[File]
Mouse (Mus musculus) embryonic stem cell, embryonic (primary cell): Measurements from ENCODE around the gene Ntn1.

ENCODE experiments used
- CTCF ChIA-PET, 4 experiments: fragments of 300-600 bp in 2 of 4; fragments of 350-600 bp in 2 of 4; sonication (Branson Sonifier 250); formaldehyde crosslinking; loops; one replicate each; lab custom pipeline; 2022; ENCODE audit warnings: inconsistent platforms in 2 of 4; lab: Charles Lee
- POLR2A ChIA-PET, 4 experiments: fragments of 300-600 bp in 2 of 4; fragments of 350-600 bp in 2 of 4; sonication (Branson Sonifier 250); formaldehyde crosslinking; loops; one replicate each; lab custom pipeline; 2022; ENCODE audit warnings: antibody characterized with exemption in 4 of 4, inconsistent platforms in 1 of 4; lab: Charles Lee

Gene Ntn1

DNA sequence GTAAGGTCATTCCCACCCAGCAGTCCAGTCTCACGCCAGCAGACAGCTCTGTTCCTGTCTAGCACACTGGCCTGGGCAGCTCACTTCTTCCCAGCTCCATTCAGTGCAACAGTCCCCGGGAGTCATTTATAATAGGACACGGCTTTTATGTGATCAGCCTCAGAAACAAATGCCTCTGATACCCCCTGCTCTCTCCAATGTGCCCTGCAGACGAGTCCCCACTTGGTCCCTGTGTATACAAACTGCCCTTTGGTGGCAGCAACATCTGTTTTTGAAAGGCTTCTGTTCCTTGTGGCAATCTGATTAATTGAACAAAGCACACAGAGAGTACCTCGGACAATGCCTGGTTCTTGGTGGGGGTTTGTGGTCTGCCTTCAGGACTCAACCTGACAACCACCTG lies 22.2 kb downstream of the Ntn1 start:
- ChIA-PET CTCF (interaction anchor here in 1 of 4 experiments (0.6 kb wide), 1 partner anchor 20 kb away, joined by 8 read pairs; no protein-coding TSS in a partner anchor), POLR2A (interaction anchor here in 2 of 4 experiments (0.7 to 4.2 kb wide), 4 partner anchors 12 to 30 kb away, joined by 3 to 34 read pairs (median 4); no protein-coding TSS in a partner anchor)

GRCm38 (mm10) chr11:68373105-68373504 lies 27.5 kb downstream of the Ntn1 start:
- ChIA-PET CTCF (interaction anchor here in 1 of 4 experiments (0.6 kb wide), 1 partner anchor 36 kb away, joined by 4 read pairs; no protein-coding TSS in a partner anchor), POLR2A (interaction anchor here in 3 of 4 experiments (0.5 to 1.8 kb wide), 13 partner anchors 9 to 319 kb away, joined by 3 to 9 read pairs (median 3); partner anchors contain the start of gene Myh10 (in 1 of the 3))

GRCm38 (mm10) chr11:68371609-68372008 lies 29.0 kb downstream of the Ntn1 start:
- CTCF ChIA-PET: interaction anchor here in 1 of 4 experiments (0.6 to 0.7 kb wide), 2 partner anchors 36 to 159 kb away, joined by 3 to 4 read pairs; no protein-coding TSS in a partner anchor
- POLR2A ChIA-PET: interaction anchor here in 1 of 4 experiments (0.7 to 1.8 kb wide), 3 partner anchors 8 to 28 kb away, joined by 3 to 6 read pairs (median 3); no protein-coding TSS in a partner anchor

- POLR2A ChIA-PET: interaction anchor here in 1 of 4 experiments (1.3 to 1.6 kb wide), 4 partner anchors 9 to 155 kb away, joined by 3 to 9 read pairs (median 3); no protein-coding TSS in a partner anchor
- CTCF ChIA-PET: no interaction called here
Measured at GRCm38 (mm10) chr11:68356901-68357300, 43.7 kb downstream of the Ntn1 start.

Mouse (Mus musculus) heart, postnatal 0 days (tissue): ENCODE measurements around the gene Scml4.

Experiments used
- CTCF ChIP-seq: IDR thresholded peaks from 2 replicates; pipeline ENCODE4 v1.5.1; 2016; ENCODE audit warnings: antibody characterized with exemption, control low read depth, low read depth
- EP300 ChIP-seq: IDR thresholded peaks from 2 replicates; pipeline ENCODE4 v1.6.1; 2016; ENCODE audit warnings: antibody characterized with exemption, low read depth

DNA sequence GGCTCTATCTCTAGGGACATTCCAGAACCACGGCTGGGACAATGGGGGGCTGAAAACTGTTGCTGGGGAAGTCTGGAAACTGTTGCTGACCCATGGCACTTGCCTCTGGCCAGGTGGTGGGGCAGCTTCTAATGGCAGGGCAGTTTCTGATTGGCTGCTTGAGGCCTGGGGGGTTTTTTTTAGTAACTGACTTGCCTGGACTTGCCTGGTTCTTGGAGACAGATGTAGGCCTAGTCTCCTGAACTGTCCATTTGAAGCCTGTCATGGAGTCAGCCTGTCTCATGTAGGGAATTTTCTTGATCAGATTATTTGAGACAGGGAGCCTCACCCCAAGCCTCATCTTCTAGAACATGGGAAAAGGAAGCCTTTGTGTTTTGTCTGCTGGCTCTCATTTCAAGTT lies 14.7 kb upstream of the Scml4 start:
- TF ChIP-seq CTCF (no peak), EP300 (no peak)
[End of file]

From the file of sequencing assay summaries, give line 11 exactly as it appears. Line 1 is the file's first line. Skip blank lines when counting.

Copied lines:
- CTCF ChIA-PET: interaction anchor here in 1 of 4 experiments (0.6 to 0.7 kb wide), 2 partner anchors 36 to 159 kb away, joined by 3 to 4 read pairs; no protein-coding TSS in a partner anchor